Thursday, May 31, 2018

Like riding a bicycle


Thursday seemed as good a time to set aside as any other.  One of the keys to my life right now is making a plan and mechanically sticking to it, even when I don’t know what I’m doing.  Set a date.  Take the first step, and the next will surely be obvious after that.  

Once upon a time I wrote, a lot.  It felt natural, and it felt important.  Even at home with an infant, then even after I went back to work, I found time to write.  Then a second child came along, and the quiet time I had with my own thoughts was harder to find, and then when the time finally came back the words didn’t.  I’d fallen terribly out of practice.

There’s a place along my drive home from work, four traffic lights from the turn into our parking garage, where I often have great ideas.  I estimate that at least twice a week I have a brilliant start for a blog entry, or an essay, or maybe even a short story.  Maybe it’s because there I’m on the crest of a hill over a highway overpass, and when the Paris rain or pollution doesn’t obscure it I can see all the way to the chateau, so I’m caught up in the grandeur or something. I convince myself I have one good paragraph, at least, while sitting behind the wheel of my Citroen waiting for the light to turn green.

When I get home, maybe it’s the task of maneuvering into my parking spot, or the overwhelming noise which greets me when I open the door, or the effort of thinking about making dinner (the thinking being far worse than the doing), and poof! Inspiration and motivation is gone.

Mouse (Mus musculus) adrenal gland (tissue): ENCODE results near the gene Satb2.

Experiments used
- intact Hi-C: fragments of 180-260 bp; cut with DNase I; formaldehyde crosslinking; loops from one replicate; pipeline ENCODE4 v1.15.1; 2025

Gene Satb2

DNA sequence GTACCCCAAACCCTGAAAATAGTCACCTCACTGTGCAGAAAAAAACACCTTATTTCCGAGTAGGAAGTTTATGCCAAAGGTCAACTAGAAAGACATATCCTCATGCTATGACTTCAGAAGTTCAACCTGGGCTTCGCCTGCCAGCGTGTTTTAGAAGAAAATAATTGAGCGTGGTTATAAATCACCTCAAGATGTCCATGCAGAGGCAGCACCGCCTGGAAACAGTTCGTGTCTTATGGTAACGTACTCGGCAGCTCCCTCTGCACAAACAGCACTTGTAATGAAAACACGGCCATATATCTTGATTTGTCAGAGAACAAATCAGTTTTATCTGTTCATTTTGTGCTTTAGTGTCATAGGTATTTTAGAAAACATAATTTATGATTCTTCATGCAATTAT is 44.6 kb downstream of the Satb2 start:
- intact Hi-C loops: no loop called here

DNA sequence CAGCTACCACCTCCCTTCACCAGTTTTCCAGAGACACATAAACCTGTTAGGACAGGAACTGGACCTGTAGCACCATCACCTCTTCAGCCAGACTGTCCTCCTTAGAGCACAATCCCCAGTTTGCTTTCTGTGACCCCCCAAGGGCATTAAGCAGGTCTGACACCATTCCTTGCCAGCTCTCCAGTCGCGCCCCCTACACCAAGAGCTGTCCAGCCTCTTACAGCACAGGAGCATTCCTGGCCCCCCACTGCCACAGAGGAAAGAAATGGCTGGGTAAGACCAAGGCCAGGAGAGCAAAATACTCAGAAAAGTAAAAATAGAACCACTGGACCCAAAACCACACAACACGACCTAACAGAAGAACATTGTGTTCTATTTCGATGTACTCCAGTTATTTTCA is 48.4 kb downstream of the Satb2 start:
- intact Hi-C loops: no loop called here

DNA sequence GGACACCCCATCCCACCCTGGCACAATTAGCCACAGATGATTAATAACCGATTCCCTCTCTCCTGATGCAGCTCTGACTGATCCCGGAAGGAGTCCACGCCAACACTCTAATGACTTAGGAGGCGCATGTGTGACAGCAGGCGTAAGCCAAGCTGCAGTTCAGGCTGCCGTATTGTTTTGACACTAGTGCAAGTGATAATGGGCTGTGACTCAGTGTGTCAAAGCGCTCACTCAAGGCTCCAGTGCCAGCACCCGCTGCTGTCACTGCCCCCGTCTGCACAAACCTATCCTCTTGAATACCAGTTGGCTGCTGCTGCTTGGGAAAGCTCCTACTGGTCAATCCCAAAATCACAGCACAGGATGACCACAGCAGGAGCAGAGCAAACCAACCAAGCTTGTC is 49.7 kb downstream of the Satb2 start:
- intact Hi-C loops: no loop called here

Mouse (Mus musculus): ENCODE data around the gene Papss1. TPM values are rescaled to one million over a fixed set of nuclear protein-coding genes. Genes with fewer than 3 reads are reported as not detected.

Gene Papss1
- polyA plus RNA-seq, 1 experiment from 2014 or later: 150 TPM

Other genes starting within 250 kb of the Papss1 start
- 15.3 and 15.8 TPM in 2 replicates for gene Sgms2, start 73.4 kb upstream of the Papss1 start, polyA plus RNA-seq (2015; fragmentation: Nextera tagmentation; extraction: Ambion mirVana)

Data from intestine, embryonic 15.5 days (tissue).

Way, way back, in the distant pre-child past, I took a drawing class at the Levallois municipal art school.  It was in a converted warehouse next to the train tracks, and I felt very young, hip, and creative going there with my portfolio under my arm.  At first I felt pretty accomplished, too — I could sketch a decent still life in pastel, my charcoal nude sketches actually looked like human forms, and so on.  But at some point I got hung up on perfection, which I was far from achieving, and comparing myself to the other people in the class, which was far from validating.  So I quit.

Two years ago, on a rainy Spring day, I was trying to keep the children quietly occupied indoors when I got out a set of school-quality watercolors. The kids painted clouds and buildings and trees.  I painted a quick still life of a vase of tulips that happened to be on the kitchen counter and was amazed at how it turned out.  It looked… worthy of going back to. I’d learned the basics of watercolor in high school… and if I tried again?  I bought paper, a nice set of paints and brushes, and eventually enrolled in a weekly class near my house. 

It turned out it was still there, this ability to see things and record them on paper, and by age 40 I’d managed to learn that I didn’t need to be perfect.  In fact, it was doing something imperfectly yet mindfully, repeatedly, which would make me improve. (That’s probably why the other folks in my class all those years ago were so good in the first place, right?). 
It had been there all along.

So I’m hoping writing will be the same way.  

From now on, every Thursday.